"This documentary follows the Israeli Philharmonia Singers choir on a tour to Poland where they perform at the ceremony commemorating 60 years since the liberation of the Auschwitz concentration camp. During the rehearsal in Tel Aviv, they sing the famous requiem by Verdi. 76 year-old Greta Klinsberg, who has just joined the choir, sang this requiem 62 years before, as a child in the ghetto of Terezienstadt. Then she was sent to Auschwitz with her sister, who was murdered there. Greta's story is gradually revealed in the films, which includes rare black-and-white footage shot in the ghetto."

Spark Among the Ashes
"'Jews of Cracow Await US Bar Mitzvah Boy,' read the New York Times headline, as Eric Strom, a 13-year-old Connecticut boy, stood at the center of a complex human drama that attracted world-wide attention. Cracow’s handful of Jews, survivors of one of the largest Jewish communities prior to World War II, were eager to participate in the first bar mitzvah in their synagogues since the War.In following the emotional journey of Eric and his family to Poland, the filmmakers capture a riveting story: a woman rabbi faces a storm of controversy over religious traditions and modernity; a holocaust-devastated Jewish community reflects on its past, present and future; a boy comes of age."

Unknown Soldier
"The crimes against humanity committed by the Nazi regime are often thought of as the work of the Waffen SS and Gestapo, under the direction of leader like Himmler, Eichmann and, ultimately, Hitler. The 'ordinary' German soldier is usually seen as a noble pawn—until now. In this astonishing, searing and vitally important documentary, Michael Verhoeven, director of the Oscar–nominated The Nasty Girl, unearths the long-buried truth—while simultaneously showing modern Germany in the throes of an identity crisis. Unknown Soldier documents Germany’s controversial Wehrmacht Exhibition, which for the first time ever revealed the personal letters, photographs and film footage implicating the common foot soldier in horrific acts. While nationalist and far right groups led street protests against it, saying the 'evidence' damning their fathers and grandfathers had been falsified; Verhoeven interviewed historians and experts, soldiers and eyewitnesses, and traveled to the killing fields of the Eastern Front. The result is both an invaluable document and a revealing look at an insecure nation, still reconciling its proud history with a unique and horrible wartime legacy."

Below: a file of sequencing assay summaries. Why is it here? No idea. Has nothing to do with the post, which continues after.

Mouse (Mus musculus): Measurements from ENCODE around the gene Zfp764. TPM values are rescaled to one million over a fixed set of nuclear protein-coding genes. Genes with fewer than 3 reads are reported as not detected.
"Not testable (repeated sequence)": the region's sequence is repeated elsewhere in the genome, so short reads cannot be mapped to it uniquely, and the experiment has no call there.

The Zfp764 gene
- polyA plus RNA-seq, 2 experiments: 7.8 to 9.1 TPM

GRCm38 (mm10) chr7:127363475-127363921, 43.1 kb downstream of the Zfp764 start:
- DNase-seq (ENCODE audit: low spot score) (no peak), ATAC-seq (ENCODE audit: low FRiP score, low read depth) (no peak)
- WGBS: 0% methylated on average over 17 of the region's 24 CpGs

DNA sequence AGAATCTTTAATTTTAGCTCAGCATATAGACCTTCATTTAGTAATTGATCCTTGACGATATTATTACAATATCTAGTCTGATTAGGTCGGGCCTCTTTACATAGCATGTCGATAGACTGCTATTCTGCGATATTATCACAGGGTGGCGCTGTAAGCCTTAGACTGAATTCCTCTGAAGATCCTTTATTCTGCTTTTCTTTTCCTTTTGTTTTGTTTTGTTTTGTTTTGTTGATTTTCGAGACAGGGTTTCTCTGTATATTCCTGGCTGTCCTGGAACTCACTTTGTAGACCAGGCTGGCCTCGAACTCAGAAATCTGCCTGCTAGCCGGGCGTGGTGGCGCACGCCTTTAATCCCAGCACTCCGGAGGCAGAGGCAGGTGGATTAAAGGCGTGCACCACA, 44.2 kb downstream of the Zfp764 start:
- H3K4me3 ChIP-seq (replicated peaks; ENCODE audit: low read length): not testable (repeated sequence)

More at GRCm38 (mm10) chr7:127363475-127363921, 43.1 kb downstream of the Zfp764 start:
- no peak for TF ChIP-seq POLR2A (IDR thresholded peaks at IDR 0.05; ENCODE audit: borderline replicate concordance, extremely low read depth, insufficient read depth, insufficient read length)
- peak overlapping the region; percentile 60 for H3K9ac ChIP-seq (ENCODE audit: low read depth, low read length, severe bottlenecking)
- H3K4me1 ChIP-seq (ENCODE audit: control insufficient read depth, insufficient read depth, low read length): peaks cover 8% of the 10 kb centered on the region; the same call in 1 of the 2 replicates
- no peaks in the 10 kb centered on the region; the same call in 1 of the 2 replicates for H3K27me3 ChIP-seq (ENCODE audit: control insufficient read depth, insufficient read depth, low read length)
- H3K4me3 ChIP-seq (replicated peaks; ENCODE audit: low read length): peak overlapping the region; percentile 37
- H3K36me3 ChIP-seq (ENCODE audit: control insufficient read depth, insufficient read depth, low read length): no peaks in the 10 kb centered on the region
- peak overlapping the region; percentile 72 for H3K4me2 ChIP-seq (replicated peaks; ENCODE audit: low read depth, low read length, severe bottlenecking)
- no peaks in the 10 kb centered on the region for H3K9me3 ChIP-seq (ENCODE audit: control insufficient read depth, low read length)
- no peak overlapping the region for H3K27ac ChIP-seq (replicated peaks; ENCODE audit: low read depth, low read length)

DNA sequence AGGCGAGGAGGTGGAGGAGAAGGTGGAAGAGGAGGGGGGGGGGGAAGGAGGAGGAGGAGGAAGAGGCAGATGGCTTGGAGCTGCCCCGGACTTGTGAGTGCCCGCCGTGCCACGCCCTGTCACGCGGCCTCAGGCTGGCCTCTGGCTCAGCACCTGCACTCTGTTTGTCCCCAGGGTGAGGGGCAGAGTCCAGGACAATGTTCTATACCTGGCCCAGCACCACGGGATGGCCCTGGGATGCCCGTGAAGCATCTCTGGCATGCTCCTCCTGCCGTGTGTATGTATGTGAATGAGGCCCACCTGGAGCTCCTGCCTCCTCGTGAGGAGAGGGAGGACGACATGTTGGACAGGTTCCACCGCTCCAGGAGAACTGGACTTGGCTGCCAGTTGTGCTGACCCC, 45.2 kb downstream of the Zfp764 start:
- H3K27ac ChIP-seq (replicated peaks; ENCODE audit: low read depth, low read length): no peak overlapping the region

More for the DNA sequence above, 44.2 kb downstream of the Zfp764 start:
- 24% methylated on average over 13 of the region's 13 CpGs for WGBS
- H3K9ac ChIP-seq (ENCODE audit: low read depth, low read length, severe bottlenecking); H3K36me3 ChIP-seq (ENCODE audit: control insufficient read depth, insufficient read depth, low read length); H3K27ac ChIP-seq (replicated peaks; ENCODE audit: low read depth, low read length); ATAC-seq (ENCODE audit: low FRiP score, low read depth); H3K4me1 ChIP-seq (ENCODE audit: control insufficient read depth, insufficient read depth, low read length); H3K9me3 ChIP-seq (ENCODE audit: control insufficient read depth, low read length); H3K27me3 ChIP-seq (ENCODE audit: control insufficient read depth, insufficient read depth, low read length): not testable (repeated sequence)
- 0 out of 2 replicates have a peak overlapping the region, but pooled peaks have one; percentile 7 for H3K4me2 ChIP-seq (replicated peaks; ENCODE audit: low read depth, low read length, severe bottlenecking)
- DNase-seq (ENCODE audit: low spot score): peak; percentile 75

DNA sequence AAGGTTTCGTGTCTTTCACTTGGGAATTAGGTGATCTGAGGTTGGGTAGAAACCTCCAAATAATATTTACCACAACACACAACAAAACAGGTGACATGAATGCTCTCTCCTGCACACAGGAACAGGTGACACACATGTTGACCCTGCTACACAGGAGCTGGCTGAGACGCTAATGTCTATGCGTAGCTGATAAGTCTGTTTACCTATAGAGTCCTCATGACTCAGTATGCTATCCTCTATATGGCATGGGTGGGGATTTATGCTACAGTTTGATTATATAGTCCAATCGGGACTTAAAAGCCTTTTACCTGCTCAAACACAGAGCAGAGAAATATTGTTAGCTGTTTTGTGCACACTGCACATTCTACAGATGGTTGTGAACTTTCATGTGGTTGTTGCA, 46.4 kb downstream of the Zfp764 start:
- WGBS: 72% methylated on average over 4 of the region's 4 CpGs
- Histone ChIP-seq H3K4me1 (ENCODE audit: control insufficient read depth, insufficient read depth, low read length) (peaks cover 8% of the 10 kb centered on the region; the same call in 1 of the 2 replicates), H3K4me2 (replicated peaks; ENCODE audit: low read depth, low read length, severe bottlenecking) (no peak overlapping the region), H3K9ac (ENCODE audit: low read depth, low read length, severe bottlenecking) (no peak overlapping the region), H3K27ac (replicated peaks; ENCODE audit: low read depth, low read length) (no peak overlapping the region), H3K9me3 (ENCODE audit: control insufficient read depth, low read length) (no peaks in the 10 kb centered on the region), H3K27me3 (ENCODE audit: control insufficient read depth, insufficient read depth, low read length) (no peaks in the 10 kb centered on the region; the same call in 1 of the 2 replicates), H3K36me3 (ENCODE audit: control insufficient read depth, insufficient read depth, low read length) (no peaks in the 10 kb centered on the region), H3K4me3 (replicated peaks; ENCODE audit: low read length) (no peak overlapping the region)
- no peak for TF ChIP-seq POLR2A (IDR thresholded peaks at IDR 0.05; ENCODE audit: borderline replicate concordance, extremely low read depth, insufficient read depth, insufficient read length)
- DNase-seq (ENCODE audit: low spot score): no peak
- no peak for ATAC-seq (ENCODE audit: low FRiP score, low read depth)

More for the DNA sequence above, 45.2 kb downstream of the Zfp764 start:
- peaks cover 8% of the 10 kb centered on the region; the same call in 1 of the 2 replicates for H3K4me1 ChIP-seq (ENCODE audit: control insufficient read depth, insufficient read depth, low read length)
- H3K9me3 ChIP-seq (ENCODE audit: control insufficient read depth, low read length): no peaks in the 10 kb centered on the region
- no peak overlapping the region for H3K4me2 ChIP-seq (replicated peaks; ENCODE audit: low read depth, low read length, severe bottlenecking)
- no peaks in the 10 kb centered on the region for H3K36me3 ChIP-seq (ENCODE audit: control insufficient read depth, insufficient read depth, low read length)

When Memory Comes: A Film About Saul Friedlander
"...is a visually arresting documentary that interweaves leading Holocaust historian Saul Friedlander's personal story of survival with an introduction to his work and thought. Originally a political scientist, Friedlander avoided writing about the Holocaust until an exchange of letters with German historian Martin Broszat, during the 1980s. Broszat believed that victims are unable to write the history of the period in which they were victimized, because they are not objective enough. For Friedlander, subjectivity and personal interest in stories as not being a problem for historians-as long as they are clear on where they stand. 'There is a Jewish dimension to this history, and Jews can deal with it as objectively as anyone else,' he says in the film. Historians should 'accept subjectivity and even use it... very clearly and very explicitly."

 

(In the Monument)